10.7. Secure Internal Communication
The Presto cluster can be configured to use secured communication. Communication between Presto nodes can be secured with SSL/TLS.
Requests between Presto nodes are authenticated using a shared secret. For secure internal communication, the shared secret must be configured on all nodes in the cluster:
A large random key is recommended, and can be generated with the following Linux command:
openssl rand 512 | base64
Internal SSL/TLS configuration
SSL/TLS is configured in the
config.properties file. The SSL/TLS on the
worker and coordinator nodes are configured using the same set of properties.
Every node in the cluster must be configured. Nodes that have not been
configured, or are configured incorrectly, are not able to communicate with
other nodes in the cluster.
To enable SSL/TLS for Presto internal communication, do the following:
Disable HTTP endpoint.
You can enable HTTPS, while leaving HTTP enabled. In most cases this is a security hole. If you are certain you want to use this configuration, you should consider using an firewall to limit access to the HTTP endpoint to only those hosts that should be allowed to use it.
Configure the cluster to communicate using the fully qualified domain name (fqdn) of the cluster nodes. This can be done in either of the following ways:
If the DNS service is configured properly, we can just let the nodes introduce themselves to the coordinator using the hostname taken from the system configuration (
It is also possible to specify each node’s fully-qualified hostname manually. This is different for every host. Hosts should be in the same domain to make it easy to create the correct SSL/TLS certificates. e.g.:
Generate a Java Keystore File. Every Presto node must be able to connect to any other node within the same cluster. It is possible to create unique certificates for every node using the fully-qualified hostname of each host, create a keystore that contains all the public keys for all of the hosts, and specify it for the client (see step #8 below). In most cases it is simpler to use a wildcard in the certificate as shown below.
keytool -genkeypair -alias example.com -keyalg RSA -keystore keystore.jks Enter keystore password: Re-enter new password: What is your first and last name? [Unknown]: *.example.com What is the name of your organizational unit? [Unknown]: What is the name of your organization? [Unknown]: What is the name of your City or Locality? [Unknown]: What is the name of your State or Province? [Unknown]: What is the two-letter country code for this unit? [Unknown]: Is CN=*.example.com, OU=Unknown, O=Unknown, L=Unknown, ST=Unknown, C=Unknown correct? [no]: yes Enter key password for <presto> (RETURN if same as keystore password):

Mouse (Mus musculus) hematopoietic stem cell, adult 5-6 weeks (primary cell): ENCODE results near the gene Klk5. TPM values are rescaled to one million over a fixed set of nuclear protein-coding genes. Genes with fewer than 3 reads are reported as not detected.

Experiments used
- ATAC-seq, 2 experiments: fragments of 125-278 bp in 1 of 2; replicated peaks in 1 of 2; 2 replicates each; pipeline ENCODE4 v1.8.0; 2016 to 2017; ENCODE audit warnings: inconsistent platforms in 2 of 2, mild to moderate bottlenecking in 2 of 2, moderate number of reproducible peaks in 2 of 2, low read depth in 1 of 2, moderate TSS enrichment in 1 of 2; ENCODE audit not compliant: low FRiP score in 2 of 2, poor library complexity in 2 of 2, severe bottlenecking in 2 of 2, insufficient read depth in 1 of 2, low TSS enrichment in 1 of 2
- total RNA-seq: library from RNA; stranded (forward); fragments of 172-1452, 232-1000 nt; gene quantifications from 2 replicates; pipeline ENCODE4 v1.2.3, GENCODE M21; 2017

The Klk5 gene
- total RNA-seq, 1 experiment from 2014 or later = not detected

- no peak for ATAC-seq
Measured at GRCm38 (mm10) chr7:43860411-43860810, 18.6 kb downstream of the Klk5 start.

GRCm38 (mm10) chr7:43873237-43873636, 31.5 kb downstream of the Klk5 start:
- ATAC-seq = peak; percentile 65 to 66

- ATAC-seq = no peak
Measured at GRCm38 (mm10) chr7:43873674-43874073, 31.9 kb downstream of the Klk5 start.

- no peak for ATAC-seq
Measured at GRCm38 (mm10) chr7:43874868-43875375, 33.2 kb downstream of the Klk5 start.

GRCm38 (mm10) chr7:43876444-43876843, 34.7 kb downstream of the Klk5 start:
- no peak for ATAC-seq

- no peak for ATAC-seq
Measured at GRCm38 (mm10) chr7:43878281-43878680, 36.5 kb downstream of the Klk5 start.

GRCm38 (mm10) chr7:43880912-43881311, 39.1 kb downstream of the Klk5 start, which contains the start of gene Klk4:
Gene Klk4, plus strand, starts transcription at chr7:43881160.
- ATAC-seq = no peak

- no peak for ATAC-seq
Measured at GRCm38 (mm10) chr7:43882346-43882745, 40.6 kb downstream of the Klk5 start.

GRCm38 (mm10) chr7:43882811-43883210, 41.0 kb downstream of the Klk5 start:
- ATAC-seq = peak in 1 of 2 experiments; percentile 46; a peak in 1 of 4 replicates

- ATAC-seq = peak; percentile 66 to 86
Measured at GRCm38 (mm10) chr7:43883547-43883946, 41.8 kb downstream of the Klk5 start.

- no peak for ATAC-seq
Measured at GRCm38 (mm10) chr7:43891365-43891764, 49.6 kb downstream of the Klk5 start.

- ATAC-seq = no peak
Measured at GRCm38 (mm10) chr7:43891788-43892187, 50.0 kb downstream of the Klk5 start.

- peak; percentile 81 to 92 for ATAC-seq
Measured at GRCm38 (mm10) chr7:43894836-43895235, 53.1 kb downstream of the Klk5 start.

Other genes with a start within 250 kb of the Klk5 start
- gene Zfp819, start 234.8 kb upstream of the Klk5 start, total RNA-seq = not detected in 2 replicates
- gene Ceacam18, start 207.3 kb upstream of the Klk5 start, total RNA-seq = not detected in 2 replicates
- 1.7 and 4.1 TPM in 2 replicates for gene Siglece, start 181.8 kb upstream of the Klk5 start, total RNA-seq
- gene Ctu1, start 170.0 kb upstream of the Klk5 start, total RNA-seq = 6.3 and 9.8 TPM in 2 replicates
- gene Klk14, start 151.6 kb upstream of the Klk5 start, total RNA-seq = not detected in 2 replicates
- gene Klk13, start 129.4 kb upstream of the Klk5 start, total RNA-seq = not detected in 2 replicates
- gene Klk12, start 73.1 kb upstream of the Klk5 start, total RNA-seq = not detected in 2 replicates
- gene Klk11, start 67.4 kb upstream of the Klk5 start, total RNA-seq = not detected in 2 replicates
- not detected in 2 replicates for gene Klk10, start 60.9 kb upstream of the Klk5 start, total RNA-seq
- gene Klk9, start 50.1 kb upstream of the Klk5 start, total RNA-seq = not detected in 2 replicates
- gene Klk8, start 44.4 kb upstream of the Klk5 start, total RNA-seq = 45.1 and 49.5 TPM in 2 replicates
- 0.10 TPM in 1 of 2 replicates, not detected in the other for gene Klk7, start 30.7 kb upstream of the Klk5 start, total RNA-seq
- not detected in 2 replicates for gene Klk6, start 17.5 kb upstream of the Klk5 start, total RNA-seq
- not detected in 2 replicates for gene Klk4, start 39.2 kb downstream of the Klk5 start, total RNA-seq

Distribute the Java Keystore File across the Presto cluster.
Enable the HTTPS endpoint.
http-server.https.enabled=true http-server.https.port=<https port> http-server.https.keystore.path=<keystore path> http-server.https.keystore.key=<keystore password>
Change the discovery uri to HTTPS.
discovery.uri=https://<coordinator fqdn>:<https port>
Configure the internal communication to require HTTPS.
Configure the internal communication to use the Java keystore file.
internal-communication.https.keystore.path=<keystore path> internal-communication.https.keystore.key=<keystore password>
Performance with SSL/TLS enabled
Enabling encryption impacts performance. The performance degradation can vary based on the environment, queries, and concurrency.
For queries that do not require transferring too much data between the Presto
SELECT count(*) FROM table, the performance impact is negligible.
However, for CPU intensive queries which require a considerable amount of data to be transferred between the nodes (for example, distributed joins, aggregations and window functions, which require repartitioning), the performance impact can be considerable. The slowdown may vary from 10% to even 100%+, depending on the network traffic and the CPU utilization.
Advanced Performance Tuning
In some cases, changing the source of random numbers improves performance significantly.
By default, TLS encryption uses the
/dev/urandom system device as a source of entropy.
This device has limited throughput, so on environments with high network bandwidth
(e.g. InfiniBand), it may become a bottleneck. In such situations, it is recommended to try
to switch the random number generator algorithm to
SHA1PRNG, by setting it via
http-server.https.secure-random-algorithm property in
config.properties on the coordinator
and all of the workers:
Be aware that this algorithm takes the initial seed from
/dev/random device. For environments that do not have enough entropy to seed
SHAPRNG algorithm, the source can be changed to
by adding the
java.security.egd property to